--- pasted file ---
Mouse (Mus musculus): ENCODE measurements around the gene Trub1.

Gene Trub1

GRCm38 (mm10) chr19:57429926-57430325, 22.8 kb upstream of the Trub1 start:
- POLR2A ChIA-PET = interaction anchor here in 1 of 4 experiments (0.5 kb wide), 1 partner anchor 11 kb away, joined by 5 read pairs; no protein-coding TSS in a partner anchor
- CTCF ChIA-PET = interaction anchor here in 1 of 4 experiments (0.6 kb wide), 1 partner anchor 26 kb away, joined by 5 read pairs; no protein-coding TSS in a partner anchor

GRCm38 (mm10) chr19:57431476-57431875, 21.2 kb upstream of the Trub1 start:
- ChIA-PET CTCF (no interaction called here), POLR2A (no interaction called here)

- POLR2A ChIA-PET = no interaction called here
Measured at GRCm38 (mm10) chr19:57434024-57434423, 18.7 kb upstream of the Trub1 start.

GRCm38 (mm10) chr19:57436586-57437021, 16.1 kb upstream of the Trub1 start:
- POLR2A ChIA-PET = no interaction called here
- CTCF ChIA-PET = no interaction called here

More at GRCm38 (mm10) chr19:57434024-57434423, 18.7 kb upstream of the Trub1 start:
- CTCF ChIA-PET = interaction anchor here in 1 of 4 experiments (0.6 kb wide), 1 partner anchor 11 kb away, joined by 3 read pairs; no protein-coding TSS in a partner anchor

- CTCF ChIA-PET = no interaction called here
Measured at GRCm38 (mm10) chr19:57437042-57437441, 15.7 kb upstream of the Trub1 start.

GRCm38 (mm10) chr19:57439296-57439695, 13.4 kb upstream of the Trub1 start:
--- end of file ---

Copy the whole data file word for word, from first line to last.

Mouse (Mus musculus): ENCODE measurements around the gene Trub1.

Gene Trub1

GRCm38 (mm10) chr19:57429926-57430325, 22.8 kb upstream of the Trub1 start:
- POLR2A ChIA-PET = interaction anchor here in 1 of 4 experiments (0.5 kb wide), 1 partner anchor 11 kb away, joined by 5 read pairs; no protein-coding TSS in a partner anchor
- CTCF ChIA-PET = interaction anchor here in 1 of 4 experiments (0.6 kb wide), 1 partner anchor 26 kb away, joined by 5 read pairs; no protein-coding TSS in a partner anchor

GRCm38 (mm10) chr19:57431476-57431875, 21.2 kb upstream of the Trub1 start:
- ChIA-PET CTCF (no interaction called here), POLR2A (no interaction called here)

- POLR2A ChIA-PET = no interaction called here
Measured at GRCm38 (mm10) chr19:57434024-57434423, 18.7 kb upstream of the Trub1 start.

GRCm38 (mm10) chr19:57436586-57437021, 16.1 kb upstream of the Trub1 start:
- POLR2A ChIA-PET = no interaction called here
- CTCF ChIA-PET = no interaction called here

More at GRCm38 (mm10) chr19:57434024-57434423, 18.7 kb upstream of the Trub1 start:
- CTCF ChIA-PET = interaction anchor here in 1 of 4 experiments (0.6 kb wide), 1 partner anchor 11 kb away, joined by 3 read pairs; no protein-coding TSS in a partner anchor

- CTCF ChIA-PET = no interaction called here
Measured at GRCm38 (mm10) chr19:57437042-57437441, 15.7 kb upstream of the Trub1 start.

GRCm38 (mm10) chr19:57439296-57439695, 13.4 kb upstream of the Trub1 start: